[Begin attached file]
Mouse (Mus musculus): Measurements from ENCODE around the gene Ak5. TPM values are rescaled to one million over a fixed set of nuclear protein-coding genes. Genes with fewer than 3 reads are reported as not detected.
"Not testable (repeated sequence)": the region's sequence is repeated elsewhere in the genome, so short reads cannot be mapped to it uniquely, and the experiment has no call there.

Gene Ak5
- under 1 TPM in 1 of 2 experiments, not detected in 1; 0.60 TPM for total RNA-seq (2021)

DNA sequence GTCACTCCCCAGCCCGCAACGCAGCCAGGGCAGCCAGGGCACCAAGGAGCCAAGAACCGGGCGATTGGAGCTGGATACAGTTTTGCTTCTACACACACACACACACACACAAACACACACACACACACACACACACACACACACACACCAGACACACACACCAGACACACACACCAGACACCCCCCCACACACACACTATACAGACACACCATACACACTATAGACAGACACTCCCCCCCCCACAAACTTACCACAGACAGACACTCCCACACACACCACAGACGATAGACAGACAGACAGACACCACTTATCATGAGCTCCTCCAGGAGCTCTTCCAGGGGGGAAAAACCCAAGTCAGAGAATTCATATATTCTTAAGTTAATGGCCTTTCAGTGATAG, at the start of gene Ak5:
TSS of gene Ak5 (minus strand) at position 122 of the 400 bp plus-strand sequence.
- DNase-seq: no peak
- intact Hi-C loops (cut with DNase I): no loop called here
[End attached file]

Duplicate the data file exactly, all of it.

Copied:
Mouse (Mus musculus): Measurements from ENCODE around the gene Ak5. TPM values are rescaled to one million over a fixed set of nuclear protein-coding genes. Genes with fewer than 3 reads are reported as not detected.
"Not testable (repeated sequence)": the region's sequence is repeated elsewhere in the genome, so short reads cannot be mapped to it uniquely, and the experiment has no call there.

Gene Ak5
- under 1 TPM in 1 of 2 experiments, not detected in 1; 0.60 TPM for total RNA-seq (2021)

DNA sequence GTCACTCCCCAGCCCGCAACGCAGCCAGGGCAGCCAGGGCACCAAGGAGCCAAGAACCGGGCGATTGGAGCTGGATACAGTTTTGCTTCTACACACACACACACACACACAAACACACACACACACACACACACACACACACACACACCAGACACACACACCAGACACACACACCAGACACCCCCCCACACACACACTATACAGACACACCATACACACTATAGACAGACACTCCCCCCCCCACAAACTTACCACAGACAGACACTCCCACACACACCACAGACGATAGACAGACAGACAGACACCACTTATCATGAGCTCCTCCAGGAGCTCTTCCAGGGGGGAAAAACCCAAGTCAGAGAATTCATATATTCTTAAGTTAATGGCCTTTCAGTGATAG, at the start of gene Ak5:
TSS of gene Ak5 (minus strand) at position 122 of the 400 bp plus-strand sequence.
- DNase-seq: no peak
- intact Hi-C loops (cut with DNase I): no loop called here